Optimizing Camera Flash Performance: The Role of RC Circuits

In summary, the conversation discusses a camera flash circuit consisting of a light bulb and a charged capacitor. The differential equation for the circuit is derived, and calculations are made to determine the value of R for the capacitor to discharge quickly. The ratio of the power dissipated in the resistor to the power dissipated in the light bulb is also calculated. The final result is that the circuit is not efficient, with a power ratio of 17.04.
  • #1
Lucille
31
0

Homework Statement


Consider the following circuit in a camera flash where a light bulb is in series with a charged capacitor:
a) Derive, but do not solve, the governing differential equation for the circuit. (Hint: treat the resistor and the light bulb as a single resistance.)
b) Assume Rlight = 5 ohms If at time t = 0 the switch is closed, the solution to the differential equation from part a) states that a current will develop in the circuit which will light the bulb according to: i(t) = Q/RC*e^(-t/RC) where Q is the initial charge present on the capacitor. We want the capacitor to discharge quickly to produce a short flash for photography. If we want i(t) to fall to half its maximum value in 0.01 s and the capacitor has a value of 160 muF, what should R be?
c) Calculate the value of the ratio of the instantaneous power dissipated in the resistor to the instantaneous power dissipated in the light bulb, i.e. Powerresistor/Powerlight.**Image can be found at http://www.chegg.com/homework-help/questions-and-answers/consider-following-circuit-camera-flash-light-bulb-series-charged-capacitor-derive-solve-g-q3553019

Homework Equations


v=iR
v=1/C integral idt
P=i^2*R

The Attempt at a Solution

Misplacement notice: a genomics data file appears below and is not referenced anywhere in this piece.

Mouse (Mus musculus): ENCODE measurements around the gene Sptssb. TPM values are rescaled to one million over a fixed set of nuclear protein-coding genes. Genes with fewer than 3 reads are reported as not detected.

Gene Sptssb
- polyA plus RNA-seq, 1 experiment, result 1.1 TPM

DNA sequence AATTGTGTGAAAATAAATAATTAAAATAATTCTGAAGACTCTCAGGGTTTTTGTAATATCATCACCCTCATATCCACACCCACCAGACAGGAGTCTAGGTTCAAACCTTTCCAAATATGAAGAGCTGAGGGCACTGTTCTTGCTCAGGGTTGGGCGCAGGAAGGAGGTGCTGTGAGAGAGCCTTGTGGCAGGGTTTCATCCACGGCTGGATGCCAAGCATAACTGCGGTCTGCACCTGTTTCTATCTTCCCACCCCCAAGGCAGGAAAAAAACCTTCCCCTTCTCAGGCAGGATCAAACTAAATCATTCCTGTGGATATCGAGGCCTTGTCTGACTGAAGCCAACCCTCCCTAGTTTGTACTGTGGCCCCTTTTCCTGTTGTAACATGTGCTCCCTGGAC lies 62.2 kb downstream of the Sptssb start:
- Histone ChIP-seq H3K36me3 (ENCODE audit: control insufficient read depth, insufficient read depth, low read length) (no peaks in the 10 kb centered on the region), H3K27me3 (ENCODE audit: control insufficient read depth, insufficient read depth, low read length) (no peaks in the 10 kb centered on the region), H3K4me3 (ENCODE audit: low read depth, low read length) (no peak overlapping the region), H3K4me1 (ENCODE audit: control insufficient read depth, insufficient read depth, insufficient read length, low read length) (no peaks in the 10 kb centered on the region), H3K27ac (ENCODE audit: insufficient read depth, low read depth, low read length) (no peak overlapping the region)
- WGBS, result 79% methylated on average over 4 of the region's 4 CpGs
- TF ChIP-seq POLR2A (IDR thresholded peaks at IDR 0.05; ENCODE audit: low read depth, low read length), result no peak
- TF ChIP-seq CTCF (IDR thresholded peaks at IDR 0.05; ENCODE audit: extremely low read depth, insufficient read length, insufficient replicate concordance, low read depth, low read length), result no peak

For a)

I got 0 = R*di/dt + i(t)/C
I found an expression for total voltage and differentiated it w.r.t. time

b) I plugged in numbers and got that R = 85.2 ohms (but this seems large?)

so:

1/2Q/RC=Q/RC*e^(-t/RC)
1/2 = e^(-t/RC) -- R=Rt-Rl = 85.2 ohms

for c)

Presistor = i^2*Rr
Plight = i^2*Rl

Dividing, i^2 cancel so: Rr/Rl = 17.04?
 
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  • #2
It is correct. That circuit is not efficient!
 
  • #3
Thank you! Would the power ratio also be correct? I wasn't 100% that the i^2 would just cancel..
 
  • #4
It is correct. The same current flows both through the resistor and bulb, so their square is also the same, and cancel :)
 
  • #5
Perfect! Thank you so much! :)
 

1. What is an RC circuit in a camera flash?

An RC circuit in a camera flash is a type of electrical circuit that uses a resistor (R) and a capacitor (C) to control the flow of current and produce a flash of light in a camera. The resistor limits the amount of current flowing through the circuit, while the capacitor stores and releases electrical energy to produce the flash.

2. How does an RC circuit work in a camera flash?

When the camera's shutter button is pressed, an electrical signal is sent to the RC circuit. The capacitor charges up with electrical energy from the battery. Once the capacitor is fully charged, it releases all of its stored energy in a short burst, which causes the flash of light to occur. The resistor controls the rate at which the capacitor charges and discharges.

3. What is the purpose of using an RC circuit in a camera flash?

The purpose of using an RC circuit in a camera flash is to control the timing and intensity of the flash. By adjusting the values of the resistor and capacitor, the circuit can produce a longer or shorter flash and a brighter or dimmer flash. This allows for more control over the lighting in a photograph.

4. Can the RC circuit in a camera flash be adjusted or modified?

Yes, the RC circuit in a camera flash can be adjusted or modified by changing the values of the resistor and capacitor. This can be done by a camera technician or through DIY modifications, but it is important to note that altering the circuit may affect the camera's functionality and could potentially damage the equipment.

5. Are there any drawbacks to using an RC circuit in a camera flash?

One potential drawback of using an RC circuit in a camera flash is that it can take some time for the capacitor to recharge after each use. This means that the camera may not be able to take rapid consecutive photos with the flash. Additionally, if the values of the resistor and capacitor are not properly chosen, the flash may not produce the desired lighting effect in the photograph.

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